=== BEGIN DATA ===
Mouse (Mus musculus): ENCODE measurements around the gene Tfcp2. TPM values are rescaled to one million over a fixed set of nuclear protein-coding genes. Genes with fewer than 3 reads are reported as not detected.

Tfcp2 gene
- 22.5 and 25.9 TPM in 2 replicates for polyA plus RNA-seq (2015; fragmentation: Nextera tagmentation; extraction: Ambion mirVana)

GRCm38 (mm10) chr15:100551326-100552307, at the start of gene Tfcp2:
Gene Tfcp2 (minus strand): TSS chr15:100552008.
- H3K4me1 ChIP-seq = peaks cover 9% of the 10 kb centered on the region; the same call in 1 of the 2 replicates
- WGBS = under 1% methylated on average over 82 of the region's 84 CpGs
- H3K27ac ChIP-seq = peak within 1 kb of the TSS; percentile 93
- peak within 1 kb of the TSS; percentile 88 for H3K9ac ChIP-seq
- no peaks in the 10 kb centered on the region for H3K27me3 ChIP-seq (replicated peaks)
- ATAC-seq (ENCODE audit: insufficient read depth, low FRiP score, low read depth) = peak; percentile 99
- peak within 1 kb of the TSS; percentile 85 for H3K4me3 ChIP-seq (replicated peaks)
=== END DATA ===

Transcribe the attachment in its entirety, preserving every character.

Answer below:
Mouse (Mus musculus): ENCODE measurements around the gene Tfcp2. TPM values are rescaled to one million over a fixed set of nuclear protein-coding genes. Genes with fewer than 3 reads are reported as not detected.

Tfcp2 gene
- 22.5 and 25.9 TPM in 2 replicates for polyA plus RNA-seq (2015; fragmentation: Nextera tagmentation; extraction: Ambion mirVana)

GRCm38 (mm10) chr15:100551326-100552307, at the start of gene Tfcp2:
Gene Tfcp2 (minus strand): TSS chr15:100552008.
- H3K4me1 ChIP-seq = peaks cover 9% of the 10 kb centered on the region; the same call in 1 of the 2 replicates
- WGBS = under 1% methylated on average over 82 of the region's 84 CpGs
- H3K27ac ChIP-seq = peak within 1 kb of the TSS; percentile 93
- peak within 1 kb of the TSS; percentile 88 for H3K9ac ChIP-seq
- no peaks in the 10 kb centered on the region for H3K27me3 ChIP-seq (replicated peaks)
- ATAC-seq (ENCODE audit: insufficient read depth, low FRiP score, low read depth) = peak; percentile 99
- peak within 1 kb of the TSS; percentile 85 for H3K4me3 ChIP-seq (replicated peaks)